The volunteer wood-carvers and painters at the Albany Historic Carousel and Museum have been getting visitors for years–since the carving studio first opened its doors in 2002, visitors from every continent have toured the downtown studio to get an up-close view of the creative process in action.
Meanwhile, behind the scenes, a team of builders and engineers have been hard at work restoring a historic carousel mechanism, which is now fully functional and ready for visitors of its own.
Housed on private property in a warehouse belonging to a carousel volunteer, the mechanism is available for tours at 1 p.m. on Saturday afternoons. To arrange a spot on an upcoming mechanism tour, call the Carousel Project at 541-791-3340.
The mechanism dates back to 1909 and was donated by the Dentzel family, a family with a history of carousel-building that goes back to 1850s Germany. When Dentzel descendents learned of Albany's all-volunteer, non-profit carousel, they donated the historic mechanism to the carousel project.
An octogenarian woodworker from the tiny farming town of Shedd just south of Albany, created wooden teeth for the gears that turn on top of the carousel. Less noisy than metal-on-metal, the wooden gears allow the carousel's traditional music to be heard clearly. At 50 feet in diameter and 25 feet tall, the re-assembled carousel mechanism gives visitors an idea of the impressive experience they can expect when the carousel is complete.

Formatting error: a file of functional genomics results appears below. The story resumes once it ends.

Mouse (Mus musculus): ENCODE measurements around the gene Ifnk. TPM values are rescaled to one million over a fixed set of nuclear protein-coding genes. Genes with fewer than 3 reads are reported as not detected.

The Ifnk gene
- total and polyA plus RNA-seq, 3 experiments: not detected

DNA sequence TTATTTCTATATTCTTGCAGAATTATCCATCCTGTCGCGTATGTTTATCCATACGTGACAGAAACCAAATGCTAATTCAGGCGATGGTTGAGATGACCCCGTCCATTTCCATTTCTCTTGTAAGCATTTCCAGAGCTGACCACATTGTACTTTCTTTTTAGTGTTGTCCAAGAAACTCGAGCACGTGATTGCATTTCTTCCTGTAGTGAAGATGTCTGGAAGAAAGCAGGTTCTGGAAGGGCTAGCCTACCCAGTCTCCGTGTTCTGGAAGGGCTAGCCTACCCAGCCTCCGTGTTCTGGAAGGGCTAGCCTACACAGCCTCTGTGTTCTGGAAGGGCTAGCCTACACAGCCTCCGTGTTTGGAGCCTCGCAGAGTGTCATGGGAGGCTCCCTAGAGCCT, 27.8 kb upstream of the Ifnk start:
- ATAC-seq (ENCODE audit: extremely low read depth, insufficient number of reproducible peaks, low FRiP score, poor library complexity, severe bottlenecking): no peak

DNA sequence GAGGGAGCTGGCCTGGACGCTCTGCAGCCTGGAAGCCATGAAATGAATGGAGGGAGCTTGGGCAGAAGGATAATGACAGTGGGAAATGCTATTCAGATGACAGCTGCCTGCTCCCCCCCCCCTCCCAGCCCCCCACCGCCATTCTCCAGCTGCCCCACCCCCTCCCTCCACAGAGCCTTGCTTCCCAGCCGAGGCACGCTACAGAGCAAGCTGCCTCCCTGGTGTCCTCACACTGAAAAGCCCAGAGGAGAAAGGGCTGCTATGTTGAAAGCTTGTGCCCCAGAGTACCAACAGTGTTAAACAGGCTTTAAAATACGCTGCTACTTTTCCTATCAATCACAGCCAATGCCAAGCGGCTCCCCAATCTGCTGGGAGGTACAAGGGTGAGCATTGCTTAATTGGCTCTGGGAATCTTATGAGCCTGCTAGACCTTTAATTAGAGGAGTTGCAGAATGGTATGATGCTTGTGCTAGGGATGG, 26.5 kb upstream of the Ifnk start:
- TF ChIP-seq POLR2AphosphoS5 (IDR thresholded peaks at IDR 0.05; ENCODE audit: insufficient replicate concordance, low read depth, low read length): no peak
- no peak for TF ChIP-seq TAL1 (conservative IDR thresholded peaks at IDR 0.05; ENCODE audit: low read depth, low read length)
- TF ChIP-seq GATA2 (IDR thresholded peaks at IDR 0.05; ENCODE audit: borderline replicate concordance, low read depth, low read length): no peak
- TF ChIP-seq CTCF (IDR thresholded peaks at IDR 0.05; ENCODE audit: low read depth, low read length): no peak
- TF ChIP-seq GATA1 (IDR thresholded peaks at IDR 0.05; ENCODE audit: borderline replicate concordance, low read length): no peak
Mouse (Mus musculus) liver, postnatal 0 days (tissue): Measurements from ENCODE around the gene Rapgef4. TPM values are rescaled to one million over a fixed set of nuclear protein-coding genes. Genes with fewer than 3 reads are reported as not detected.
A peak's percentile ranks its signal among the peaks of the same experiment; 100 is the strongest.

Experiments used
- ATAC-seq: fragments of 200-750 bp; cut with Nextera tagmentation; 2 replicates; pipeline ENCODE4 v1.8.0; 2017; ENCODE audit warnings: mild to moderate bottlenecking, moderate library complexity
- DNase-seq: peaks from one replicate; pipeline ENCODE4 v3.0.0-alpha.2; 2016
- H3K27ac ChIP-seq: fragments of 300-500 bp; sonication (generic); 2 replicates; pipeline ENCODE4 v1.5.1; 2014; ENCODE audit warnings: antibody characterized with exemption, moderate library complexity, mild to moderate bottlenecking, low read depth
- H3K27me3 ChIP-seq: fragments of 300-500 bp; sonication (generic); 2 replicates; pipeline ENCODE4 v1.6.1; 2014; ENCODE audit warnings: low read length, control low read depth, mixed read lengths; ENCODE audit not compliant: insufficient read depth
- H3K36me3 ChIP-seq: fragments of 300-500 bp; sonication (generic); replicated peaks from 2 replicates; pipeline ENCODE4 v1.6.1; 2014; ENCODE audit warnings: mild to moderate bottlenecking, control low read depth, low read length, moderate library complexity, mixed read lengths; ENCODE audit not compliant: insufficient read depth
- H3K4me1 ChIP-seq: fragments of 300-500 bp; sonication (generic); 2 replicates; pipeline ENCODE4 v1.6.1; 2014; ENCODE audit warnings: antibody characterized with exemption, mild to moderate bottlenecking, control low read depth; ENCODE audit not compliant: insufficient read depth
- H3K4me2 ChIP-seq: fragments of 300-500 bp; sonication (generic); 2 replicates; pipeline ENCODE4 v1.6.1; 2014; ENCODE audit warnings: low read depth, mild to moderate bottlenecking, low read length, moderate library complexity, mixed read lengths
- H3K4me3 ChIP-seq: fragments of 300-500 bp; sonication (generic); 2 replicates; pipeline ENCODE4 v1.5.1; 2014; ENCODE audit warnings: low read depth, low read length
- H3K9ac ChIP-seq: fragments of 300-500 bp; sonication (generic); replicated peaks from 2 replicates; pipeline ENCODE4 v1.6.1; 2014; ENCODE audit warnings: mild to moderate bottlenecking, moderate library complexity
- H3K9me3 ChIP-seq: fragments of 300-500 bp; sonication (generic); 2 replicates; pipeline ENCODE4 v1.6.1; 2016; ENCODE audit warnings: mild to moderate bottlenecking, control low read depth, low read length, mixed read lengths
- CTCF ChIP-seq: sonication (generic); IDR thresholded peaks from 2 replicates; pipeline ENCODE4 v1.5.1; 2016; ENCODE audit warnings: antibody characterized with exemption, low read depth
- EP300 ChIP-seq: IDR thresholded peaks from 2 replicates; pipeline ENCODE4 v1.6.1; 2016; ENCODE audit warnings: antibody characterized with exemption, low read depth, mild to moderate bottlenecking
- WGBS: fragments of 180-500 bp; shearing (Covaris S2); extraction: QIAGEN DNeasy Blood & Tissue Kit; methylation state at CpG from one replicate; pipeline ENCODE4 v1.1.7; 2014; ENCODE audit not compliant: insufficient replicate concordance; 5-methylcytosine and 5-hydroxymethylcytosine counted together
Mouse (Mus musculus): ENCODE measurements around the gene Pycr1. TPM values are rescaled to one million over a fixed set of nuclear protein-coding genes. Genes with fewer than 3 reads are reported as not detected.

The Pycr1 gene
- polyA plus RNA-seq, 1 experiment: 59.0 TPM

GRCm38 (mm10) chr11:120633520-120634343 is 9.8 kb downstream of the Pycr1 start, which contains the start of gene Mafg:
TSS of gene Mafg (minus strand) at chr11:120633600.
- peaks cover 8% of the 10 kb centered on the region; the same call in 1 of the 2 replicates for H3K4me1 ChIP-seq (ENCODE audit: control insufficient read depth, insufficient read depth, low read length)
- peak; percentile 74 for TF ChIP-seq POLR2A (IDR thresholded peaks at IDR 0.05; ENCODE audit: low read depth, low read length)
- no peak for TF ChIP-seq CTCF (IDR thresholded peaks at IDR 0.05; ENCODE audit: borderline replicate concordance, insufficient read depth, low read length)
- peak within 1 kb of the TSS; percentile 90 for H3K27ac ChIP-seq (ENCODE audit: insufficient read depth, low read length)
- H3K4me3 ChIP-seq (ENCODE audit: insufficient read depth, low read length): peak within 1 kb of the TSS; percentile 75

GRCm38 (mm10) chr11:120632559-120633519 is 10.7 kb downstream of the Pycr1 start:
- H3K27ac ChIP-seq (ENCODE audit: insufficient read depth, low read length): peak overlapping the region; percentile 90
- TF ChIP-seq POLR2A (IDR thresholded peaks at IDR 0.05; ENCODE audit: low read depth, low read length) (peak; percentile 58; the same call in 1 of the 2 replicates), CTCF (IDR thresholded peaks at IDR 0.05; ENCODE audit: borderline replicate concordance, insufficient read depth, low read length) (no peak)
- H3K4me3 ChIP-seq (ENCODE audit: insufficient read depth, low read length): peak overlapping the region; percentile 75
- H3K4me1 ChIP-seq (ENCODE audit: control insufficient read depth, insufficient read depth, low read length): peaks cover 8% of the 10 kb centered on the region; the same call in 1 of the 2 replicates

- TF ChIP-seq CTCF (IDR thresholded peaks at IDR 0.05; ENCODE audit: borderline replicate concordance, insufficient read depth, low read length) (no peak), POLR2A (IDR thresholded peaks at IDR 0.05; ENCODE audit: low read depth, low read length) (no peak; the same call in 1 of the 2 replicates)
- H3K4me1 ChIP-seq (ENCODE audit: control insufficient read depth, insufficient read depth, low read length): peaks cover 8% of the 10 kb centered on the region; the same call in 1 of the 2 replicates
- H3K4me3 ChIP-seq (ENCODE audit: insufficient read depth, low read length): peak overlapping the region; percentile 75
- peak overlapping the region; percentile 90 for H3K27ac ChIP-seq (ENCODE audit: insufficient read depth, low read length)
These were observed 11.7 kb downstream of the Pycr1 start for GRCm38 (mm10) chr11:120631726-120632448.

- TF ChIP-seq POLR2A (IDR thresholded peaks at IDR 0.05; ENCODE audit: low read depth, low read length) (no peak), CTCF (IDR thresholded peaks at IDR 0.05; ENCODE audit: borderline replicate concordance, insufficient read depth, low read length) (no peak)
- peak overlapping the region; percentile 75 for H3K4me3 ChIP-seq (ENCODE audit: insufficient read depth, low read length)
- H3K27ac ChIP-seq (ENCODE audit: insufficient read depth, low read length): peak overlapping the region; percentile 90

The mechanism is not only restored, but updated; computerized electric controls donated by North Coast Electric allow the operator to start, stop, and back up the carousel with the push of a button. A platform will allow wheel-chair users to roll onto the carousel mechanism for a ride.
Four animals are currently residing on the mechanism: Fredrick the Rabbit, Igknighter the Dragon, Tuesday the cat and Sassie Mae the horse. Even though the carousel's full menagerie isn't yet present, when visitors see the carousel the reaction for both kids and adults is the same: to climb aboard and imagine what's in store when the project is complete.